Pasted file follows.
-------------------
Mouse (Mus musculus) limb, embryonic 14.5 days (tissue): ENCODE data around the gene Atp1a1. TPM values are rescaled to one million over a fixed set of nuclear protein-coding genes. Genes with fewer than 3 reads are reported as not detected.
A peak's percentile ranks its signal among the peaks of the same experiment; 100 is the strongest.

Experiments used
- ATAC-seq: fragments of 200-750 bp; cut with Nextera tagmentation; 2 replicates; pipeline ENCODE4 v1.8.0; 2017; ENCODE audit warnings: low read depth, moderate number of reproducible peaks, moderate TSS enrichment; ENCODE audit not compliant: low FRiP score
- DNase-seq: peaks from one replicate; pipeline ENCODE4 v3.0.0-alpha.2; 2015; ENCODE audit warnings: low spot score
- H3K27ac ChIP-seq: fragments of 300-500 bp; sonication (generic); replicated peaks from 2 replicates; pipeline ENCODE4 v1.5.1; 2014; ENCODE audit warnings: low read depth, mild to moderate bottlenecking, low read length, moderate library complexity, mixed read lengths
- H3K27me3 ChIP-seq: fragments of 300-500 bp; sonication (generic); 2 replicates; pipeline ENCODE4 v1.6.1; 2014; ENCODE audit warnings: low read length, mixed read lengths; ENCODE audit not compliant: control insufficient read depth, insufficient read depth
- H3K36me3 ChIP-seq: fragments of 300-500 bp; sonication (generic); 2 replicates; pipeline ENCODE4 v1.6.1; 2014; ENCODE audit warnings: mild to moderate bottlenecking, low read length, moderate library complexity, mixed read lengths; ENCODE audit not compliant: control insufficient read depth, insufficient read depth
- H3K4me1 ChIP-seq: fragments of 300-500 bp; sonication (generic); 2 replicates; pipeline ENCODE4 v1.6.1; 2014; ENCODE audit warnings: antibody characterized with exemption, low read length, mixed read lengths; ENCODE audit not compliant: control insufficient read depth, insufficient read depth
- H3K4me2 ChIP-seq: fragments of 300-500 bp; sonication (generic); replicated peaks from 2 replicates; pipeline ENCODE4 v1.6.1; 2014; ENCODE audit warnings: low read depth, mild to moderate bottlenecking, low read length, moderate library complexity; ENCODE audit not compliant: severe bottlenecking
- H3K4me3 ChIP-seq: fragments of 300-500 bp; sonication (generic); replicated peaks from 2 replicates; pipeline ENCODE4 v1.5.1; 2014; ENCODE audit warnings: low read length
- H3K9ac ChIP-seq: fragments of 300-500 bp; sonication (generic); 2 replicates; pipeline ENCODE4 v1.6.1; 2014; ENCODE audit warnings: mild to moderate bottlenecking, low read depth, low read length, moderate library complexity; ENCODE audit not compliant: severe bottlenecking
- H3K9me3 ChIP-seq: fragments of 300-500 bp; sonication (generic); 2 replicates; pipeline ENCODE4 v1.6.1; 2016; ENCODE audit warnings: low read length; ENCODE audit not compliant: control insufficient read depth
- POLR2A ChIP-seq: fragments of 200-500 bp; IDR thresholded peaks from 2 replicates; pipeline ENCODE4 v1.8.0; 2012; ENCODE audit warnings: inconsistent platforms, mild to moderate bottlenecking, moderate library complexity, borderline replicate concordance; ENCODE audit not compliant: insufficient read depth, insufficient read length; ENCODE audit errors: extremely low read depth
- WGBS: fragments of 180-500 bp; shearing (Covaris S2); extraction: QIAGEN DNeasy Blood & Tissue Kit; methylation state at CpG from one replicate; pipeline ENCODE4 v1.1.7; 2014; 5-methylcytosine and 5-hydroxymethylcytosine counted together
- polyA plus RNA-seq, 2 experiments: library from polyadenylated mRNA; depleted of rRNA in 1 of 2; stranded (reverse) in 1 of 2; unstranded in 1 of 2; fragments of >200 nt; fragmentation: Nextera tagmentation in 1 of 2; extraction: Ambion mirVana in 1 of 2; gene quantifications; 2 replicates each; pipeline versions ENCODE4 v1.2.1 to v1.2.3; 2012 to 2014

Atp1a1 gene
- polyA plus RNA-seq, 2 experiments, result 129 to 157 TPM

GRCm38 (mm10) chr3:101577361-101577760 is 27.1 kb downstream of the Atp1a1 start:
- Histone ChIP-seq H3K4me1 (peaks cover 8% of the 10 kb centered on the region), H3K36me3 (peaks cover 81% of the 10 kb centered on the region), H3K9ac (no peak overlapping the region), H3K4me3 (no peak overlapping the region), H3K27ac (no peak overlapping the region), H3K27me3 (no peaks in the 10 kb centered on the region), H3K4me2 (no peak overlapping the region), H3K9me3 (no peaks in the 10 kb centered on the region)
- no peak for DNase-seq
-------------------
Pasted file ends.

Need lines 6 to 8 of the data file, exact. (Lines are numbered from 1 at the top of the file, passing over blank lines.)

- H3K27ac ChIP-seq: fragments of 300-500 bp; sonication (generic); replicated peaks from 2 replicates; pipeline ENCODE4 v1.5.1; 2014; ENCODE audit warnings: low read depth, mild to moderate bottlenecking, low read length, moderate library complexity, mixed read lengths
- H3K27me3 ChIP-seq: fragments of 300-500 bp; sonication (generic); 2 replicates; pipeline ENCODE4 v1.6.1; 2014; ENCODE audit warnings: low read length, mixed read lengths; ENCODE audit not compliant: control insufficient read depth, insufficient read depth
- H3K36me3 ChIP-seq: fragments of 300-500 bp; sonication (generic); 2 replicates; pipeline ENCODE4 v1.6.1; 2014; ENCODE audit warnings: mild to moderate bottlenecking, low read length, moderate library complexity, mixed read lengths; ENCODE audit not compliant: control insufficient read depth, insufficient read depth